Years later at a Crow Wing County Board of Commissioners meeting the vote was unanimous. The Commissioner felt good about the vote. Even the conservative commissioner that has always believed that most any county program is a burden on the taxpayers voted to proceed together with the commissioner from the agricultural district of the county. Seven months later, February on 14, 2006 the Sanitary Subordinate District is established by the Crow Wing County Board of Commissioners. In addition to the original five townships, another township and a municipally have seen the potential of the District and have requested to join in the pilot district.
All those meetings over the last five years had paid off! The Commissioner and Chairman of the Board had put a lot of effort into this solution. His fellow commissioner, the Chairman, had taken over the Joint Powers Board (JPB), given it new energy, and provided the catalyst to get the job done. He knew there wasn’t much precedence to provide direction for all the work left to be done. The JPB was plowing new ground for the county. Bumps were expected along the way but the organization and a plan were finally set in place. The plan made sense, it was practical, and it promised to be a cost effective solution.
The county’s government and leadership had provided the citizens help needed to accomplish critical and vital goals of resource and public health protection in Crow Wing County. The issue of sewage treatment now had a solution for well into the future. The county would now know what wastewater needs exist and how to prioritize the needs against the available resources today and in the future. All the work of the I-Team over the last five years had paid off. All the representatives of the lake associations, the Thirty Lakes Watershed, the concerned citizens, practitioners in the septic system industry, and the Consultant provided useful input, discussion, debate, information, and support, which was critical in preparing the County Board for that day’s vote. All the cooperative efforts had gained enough support in the State Legislature to promulgate new state law just for the county. The vote at the board meeting confirmed that the county would take the lead role. Everything necessary for the county to establish the framework and guide the work was now in place!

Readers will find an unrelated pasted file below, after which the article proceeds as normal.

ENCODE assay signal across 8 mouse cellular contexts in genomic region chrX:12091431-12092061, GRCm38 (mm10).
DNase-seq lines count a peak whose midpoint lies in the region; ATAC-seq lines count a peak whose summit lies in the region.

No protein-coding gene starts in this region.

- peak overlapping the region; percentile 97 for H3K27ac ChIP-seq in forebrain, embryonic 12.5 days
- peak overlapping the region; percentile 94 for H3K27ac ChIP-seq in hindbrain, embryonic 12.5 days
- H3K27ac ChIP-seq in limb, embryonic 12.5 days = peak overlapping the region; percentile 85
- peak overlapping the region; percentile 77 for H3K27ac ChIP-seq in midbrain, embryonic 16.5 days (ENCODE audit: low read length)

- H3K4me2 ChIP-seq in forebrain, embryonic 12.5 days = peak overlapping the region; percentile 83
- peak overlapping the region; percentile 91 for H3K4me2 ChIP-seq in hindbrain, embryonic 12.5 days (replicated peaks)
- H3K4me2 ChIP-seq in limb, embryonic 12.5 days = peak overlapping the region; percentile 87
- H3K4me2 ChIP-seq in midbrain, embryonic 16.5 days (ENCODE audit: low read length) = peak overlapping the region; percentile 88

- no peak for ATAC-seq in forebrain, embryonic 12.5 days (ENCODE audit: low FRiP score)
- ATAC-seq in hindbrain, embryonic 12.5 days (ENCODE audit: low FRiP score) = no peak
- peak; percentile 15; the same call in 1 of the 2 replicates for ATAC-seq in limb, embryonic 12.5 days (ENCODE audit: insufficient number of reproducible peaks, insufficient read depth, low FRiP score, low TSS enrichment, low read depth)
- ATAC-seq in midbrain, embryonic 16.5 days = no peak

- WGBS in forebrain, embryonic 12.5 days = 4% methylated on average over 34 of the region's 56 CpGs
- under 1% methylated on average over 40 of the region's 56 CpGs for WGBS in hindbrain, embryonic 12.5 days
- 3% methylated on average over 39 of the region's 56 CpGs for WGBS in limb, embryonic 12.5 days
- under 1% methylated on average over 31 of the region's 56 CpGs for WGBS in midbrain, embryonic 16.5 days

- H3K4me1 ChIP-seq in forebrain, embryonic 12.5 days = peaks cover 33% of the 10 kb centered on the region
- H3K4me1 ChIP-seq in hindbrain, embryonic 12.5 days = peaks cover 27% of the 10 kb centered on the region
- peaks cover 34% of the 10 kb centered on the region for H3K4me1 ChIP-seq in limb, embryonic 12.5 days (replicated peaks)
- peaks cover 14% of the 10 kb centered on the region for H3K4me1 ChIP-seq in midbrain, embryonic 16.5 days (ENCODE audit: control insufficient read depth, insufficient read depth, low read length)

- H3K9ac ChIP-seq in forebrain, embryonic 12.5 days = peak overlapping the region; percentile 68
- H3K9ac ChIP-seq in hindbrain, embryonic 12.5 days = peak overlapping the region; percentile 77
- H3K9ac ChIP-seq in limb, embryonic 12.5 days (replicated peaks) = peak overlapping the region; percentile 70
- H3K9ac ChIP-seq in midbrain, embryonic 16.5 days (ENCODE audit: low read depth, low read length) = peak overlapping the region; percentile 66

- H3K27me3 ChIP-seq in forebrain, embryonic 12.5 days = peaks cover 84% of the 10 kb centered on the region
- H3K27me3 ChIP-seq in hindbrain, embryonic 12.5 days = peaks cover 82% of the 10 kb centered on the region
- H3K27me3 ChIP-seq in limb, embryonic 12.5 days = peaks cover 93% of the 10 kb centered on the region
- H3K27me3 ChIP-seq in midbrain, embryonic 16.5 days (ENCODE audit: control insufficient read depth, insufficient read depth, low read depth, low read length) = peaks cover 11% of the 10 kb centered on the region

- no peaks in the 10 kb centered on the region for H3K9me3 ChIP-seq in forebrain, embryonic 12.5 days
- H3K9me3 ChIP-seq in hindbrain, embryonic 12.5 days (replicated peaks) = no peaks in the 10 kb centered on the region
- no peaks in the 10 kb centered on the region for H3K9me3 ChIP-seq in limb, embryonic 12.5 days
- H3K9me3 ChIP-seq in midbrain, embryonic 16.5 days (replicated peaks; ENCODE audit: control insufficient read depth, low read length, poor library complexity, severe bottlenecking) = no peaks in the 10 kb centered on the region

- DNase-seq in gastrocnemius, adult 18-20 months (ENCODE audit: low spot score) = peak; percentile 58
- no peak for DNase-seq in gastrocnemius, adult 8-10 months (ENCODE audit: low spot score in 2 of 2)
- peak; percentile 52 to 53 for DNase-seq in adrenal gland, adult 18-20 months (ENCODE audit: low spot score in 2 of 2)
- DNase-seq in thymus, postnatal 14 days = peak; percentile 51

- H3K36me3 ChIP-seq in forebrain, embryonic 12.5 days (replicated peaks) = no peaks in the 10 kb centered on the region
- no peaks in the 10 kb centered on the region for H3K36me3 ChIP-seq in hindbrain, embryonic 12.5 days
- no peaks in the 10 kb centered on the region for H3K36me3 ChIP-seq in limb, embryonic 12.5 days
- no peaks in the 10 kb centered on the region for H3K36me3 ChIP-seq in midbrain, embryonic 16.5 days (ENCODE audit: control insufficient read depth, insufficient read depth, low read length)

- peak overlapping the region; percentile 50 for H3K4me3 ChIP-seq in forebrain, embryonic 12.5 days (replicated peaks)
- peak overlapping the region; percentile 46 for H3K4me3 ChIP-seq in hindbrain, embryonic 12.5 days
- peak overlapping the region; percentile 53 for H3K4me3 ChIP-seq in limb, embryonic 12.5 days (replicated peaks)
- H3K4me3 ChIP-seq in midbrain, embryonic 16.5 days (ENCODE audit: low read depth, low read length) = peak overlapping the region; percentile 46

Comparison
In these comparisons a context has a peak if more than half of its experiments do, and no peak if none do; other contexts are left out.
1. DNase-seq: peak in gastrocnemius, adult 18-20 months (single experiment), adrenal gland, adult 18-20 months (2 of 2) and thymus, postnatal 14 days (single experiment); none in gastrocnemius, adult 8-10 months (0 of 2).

What is the solution? It was not what the commissioner had first assumed when planning was initiated at that first lakeshore neighborhood meeting in 2002. Numerous neighborhood and township meetings had been held that provided a lot of public education that led to conceptual changes. The big pipe no longer was thought to be the solution. Local politics and excessive costs eliminated this solution. The community leaders and residents came to realize that the needed infrastructure was already in place and it is paid for! All it needed was better planning and management. It is their own existing septic systems! When properly managed, they do a very good job of treatment and are cost effective. Why not organize them, manage them, and operate them as an integrated whole to provide a long-term solution for wastewater treatment in the county? It just made sense!
That vote by the County Board had provided the tool, the Crow Wing County Sanitary Management District, a countywide management district where managed onsite wastewater treatment systems would be the wastewater infrastructure of the district. This was quite a turn around from the initial perception that a big pipe and regional treatment was the only option to acceptance of onsite septic systems to be the principal solution! How had this turn around come about?